Say goodbye to the Global Candle Gallery, with its signature wax spheres. Say goodbye to the Crystal Mirage's glittering jewelry and paperweights. Say goodbye to Cha Cha Coconuts and about 20 other Pier businesses that have no plans to open a St. Petersburg location after they close up shop May 31. While several stores have other locations at John's Pass, Clearwater or Tarpon Springs and some plan to sell their wares online, none of the current Pier tenants except the Columbia and Dolphin Queen have a plan to maintain a St. Petersburg presence. A few are still looking for sites, but the clock is ticking.
The casual restaurant with surfing décor can't catch a good site. Owner Jon La Budde has been negotiating to lease several spaces, but days before the Pier's closing, he has nothing on the horizon.
"Right now I'm in limbo," La Budde said. "I have put out some pleas: 'Does anybody have an idea I haven't come up with?' ''
He has negotiated with developer and music producer Bill Edwards about leasing the Garden, but that deal fell apart. La Budde was approached by a representative of Edwards' Shops at St. Pete about moving there. But no deal happened there either.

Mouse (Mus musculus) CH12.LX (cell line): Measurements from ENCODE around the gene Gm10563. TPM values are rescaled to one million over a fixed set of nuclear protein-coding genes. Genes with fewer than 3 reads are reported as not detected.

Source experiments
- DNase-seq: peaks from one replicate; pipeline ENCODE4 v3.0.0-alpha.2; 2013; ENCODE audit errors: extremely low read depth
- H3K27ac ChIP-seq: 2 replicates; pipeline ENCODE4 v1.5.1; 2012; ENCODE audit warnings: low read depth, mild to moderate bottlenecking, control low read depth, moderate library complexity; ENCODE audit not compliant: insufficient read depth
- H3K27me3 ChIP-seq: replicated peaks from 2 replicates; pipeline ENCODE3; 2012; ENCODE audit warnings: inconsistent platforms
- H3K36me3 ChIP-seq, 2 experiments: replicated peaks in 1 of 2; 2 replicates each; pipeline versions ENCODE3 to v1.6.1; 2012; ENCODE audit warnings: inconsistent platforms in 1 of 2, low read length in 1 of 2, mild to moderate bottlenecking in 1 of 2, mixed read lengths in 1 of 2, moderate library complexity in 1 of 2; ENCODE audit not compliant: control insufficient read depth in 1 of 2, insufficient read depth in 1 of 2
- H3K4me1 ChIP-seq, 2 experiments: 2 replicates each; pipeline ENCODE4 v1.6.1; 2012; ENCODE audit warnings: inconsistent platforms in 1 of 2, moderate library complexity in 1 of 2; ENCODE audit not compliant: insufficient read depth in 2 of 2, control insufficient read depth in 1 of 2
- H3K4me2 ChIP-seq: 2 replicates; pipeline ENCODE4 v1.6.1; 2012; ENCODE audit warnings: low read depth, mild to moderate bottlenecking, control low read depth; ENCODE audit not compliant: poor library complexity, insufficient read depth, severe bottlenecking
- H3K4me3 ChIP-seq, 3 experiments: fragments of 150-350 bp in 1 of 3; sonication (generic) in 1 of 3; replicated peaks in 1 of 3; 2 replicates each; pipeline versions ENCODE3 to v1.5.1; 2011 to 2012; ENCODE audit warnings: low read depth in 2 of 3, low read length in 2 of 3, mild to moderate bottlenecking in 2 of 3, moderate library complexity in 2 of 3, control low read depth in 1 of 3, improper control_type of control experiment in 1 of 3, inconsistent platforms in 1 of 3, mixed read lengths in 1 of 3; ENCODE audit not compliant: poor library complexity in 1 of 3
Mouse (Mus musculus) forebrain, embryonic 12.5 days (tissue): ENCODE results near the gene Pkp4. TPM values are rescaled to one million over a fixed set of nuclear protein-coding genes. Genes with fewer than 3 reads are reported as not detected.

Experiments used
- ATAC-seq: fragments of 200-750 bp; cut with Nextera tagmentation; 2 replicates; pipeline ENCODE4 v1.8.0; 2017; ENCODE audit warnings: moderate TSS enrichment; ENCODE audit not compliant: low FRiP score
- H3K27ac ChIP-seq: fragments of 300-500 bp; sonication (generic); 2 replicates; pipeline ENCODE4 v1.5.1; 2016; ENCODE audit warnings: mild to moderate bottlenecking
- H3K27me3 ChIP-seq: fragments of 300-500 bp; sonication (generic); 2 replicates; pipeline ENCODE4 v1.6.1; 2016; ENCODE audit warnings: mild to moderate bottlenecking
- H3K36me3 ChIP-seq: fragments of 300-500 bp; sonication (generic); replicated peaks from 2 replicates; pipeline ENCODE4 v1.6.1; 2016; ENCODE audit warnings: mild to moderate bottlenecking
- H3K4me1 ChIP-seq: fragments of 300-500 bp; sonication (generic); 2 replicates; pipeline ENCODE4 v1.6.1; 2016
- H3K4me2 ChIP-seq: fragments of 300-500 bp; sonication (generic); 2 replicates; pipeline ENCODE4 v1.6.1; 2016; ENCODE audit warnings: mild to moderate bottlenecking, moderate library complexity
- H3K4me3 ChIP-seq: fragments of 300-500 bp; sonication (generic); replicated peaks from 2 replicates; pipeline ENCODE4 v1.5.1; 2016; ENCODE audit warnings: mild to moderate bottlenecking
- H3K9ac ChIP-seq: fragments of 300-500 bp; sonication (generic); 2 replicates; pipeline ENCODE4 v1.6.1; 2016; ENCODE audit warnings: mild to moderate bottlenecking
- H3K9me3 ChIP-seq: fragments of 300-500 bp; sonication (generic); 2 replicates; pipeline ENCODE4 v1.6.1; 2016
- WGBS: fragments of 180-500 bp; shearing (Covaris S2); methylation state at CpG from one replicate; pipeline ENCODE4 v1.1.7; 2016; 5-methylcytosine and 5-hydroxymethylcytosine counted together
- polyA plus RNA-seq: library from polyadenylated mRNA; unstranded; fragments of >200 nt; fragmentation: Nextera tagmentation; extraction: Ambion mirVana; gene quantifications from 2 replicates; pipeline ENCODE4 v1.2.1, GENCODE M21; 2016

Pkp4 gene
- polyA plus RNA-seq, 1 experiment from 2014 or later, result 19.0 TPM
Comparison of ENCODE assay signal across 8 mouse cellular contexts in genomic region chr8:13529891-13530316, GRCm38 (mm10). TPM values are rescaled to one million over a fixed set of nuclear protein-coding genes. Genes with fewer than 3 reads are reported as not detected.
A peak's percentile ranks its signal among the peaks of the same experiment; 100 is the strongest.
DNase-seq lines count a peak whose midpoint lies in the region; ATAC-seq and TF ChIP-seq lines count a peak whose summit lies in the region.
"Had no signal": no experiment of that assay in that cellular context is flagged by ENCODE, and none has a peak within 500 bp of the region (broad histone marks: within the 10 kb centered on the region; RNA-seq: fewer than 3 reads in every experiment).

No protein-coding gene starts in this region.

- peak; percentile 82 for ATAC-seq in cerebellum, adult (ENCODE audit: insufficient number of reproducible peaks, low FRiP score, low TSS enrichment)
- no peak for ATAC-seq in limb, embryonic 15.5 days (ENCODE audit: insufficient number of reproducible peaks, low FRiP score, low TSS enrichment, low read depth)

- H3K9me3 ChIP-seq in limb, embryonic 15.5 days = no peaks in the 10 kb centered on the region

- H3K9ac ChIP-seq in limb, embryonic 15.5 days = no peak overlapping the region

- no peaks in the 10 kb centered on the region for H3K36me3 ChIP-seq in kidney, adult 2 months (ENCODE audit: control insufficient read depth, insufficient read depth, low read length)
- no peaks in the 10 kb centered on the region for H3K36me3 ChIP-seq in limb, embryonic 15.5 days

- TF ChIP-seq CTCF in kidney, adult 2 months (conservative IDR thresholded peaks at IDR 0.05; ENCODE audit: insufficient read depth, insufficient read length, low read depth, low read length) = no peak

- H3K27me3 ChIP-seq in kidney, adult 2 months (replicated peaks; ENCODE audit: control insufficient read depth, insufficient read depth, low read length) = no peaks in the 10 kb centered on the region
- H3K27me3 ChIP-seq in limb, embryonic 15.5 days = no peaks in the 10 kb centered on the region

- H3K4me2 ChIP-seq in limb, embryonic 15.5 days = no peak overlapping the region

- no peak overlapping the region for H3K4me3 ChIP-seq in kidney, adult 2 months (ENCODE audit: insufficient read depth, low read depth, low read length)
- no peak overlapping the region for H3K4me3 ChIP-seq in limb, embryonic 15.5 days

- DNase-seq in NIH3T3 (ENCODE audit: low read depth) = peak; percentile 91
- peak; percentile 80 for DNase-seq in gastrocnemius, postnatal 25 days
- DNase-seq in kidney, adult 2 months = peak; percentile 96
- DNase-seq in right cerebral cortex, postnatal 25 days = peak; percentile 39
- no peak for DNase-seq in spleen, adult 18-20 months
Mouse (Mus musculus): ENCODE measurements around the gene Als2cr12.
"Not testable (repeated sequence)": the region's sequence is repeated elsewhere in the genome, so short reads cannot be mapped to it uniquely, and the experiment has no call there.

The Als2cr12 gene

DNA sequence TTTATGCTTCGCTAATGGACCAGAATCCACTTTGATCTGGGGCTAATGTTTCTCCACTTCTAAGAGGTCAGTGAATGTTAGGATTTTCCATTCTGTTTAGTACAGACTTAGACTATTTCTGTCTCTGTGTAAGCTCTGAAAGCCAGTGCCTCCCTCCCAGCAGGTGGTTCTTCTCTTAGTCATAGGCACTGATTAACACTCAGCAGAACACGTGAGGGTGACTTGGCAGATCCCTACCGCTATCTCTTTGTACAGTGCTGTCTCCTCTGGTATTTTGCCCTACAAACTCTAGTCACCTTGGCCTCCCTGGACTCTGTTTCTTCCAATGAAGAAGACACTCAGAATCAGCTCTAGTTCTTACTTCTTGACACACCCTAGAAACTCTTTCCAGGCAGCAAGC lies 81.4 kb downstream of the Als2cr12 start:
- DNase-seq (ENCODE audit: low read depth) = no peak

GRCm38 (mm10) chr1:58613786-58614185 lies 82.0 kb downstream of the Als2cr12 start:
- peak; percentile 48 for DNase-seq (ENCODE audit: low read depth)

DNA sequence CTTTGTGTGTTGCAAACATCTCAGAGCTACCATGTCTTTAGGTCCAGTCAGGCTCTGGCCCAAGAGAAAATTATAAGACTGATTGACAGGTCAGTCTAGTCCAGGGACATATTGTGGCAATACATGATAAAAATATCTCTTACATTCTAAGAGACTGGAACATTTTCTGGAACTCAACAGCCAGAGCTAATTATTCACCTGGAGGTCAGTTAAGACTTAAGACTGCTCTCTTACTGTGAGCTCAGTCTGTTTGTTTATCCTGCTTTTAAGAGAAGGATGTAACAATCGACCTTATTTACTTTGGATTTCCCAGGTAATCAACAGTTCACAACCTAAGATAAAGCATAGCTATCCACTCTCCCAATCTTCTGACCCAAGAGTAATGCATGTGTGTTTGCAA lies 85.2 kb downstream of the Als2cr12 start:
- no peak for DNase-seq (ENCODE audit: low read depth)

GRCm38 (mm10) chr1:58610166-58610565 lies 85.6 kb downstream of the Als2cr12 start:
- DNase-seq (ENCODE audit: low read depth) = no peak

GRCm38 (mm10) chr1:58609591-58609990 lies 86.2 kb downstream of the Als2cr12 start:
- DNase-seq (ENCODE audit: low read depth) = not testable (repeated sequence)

"My goal is to be on Central (Avenue) or Beach Drive or near there," La Budde said. "To be successful you have to have the tourists but you need to have a local following, too."
Elvis will leave the building
The vintage-looking arcade game featuring the "king" offering advice will probably be moved to Kissimmee's historic downtown. The palm reader and love meter arcade games will soon be measuring passions at an amusement park in Majorca, Spain.
It's not clear where the Zoltar fortune teller, hurricane chamber or photo booth will end up. The coin-operated machines are owned by several separate vendors, not the city.
Dene Holden of Orlando owns and invented Elvis, the love meter and a palm reading machine. He has 800 of his creations around the world, including most Ripley's Believe It or Not museums and the Alamo. He splits half of what the machines collect with the establishment where the devices sit.
The Columbia is the only business that plans to have a place at the next incarnation of the Pier. A proposed lease with the city calls for it to operate in 7,500 square feet at the new pier's Hub — an area to be located in the current Pelican parking lot. The air conditioned interior will seat 220 while outdoor seating and a rooftop venue will hold 100.
"I hope I haven't shot myself in the foot at the Pier," said Columbia owner Richard Gonzmart, referring to the uncertainty of the new Pier's future and timeline. He was in serious negotiations with the Shops at St. Pete and interested in moving the Columbia there until the deal with the city came about.
With six other Columbia restaurants and two Columbia Cafes, Gonzmart still has plenty to keep his company busy. Of course he regrets that 130 employees from Columbia and Cha Cha Coconuts, which he also owns, will be displaced when the Pier closes. Some will relocate to stores in Clearwater and Tampa.
Cha Cha Coconuts